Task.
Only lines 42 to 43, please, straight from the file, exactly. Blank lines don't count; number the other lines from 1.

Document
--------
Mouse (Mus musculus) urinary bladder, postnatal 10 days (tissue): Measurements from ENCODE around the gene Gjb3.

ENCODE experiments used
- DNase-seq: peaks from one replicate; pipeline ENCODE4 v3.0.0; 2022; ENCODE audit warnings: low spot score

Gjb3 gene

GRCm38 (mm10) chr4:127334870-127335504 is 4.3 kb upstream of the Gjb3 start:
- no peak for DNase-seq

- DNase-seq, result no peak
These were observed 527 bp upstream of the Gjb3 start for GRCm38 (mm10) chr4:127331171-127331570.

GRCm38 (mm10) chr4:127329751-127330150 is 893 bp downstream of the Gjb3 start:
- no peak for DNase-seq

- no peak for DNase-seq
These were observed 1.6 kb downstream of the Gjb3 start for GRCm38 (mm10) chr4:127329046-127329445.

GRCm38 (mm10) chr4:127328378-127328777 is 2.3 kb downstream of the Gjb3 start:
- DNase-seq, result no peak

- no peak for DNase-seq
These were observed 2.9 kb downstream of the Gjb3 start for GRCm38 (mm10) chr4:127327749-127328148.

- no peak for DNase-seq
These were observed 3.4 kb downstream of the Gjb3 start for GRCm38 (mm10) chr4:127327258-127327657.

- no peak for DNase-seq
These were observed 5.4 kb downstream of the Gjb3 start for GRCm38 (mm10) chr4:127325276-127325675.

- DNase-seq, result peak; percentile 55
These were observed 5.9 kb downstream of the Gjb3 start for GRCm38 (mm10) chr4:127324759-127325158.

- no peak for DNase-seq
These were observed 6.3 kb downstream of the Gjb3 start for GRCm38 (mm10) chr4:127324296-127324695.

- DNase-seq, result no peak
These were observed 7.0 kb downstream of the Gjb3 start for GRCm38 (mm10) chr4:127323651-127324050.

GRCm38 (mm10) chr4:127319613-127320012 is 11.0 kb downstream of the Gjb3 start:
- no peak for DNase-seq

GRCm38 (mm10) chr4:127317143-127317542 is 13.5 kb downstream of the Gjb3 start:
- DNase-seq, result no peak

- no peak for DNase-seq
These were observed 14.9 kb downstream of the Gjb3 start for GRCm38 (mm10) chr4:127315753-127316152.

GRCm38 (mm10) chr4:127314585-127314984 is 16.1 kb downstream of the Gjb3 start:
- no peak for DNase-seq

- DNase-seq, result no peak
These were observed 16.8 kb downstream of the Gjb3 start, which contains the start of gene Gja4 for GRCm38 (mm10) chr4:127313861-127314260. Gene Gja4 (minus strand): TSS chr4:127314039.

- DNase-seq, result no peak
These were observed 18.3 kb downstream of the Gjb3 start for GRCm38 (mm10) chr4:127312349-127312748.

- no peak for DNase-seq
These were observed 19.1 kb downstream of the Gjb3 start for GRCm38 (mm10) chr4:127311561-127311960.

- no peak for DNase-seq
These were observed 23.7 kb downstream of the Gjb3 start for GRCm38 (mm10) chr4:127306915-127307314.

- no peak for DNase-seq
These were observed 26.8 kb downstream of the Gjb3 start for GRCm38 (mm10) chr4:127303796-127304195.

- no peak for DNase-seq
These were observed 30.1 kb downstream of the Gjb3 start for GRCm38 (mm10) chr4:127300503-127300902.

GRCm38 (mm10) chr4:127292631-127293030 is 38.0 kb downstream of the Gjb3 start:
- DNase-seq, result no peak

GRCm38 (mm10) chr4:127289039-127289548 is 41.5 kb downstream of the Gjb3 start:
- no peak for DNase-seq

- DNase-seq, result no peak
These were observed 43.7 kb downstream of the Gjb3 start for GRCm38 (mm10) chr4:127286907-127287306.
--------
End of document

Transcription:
These were observed 23.7 kb downstream of the Gjb3 start for GRCm38 (mm10) chr4:127306915-127307314.

- no peak for DNase-seq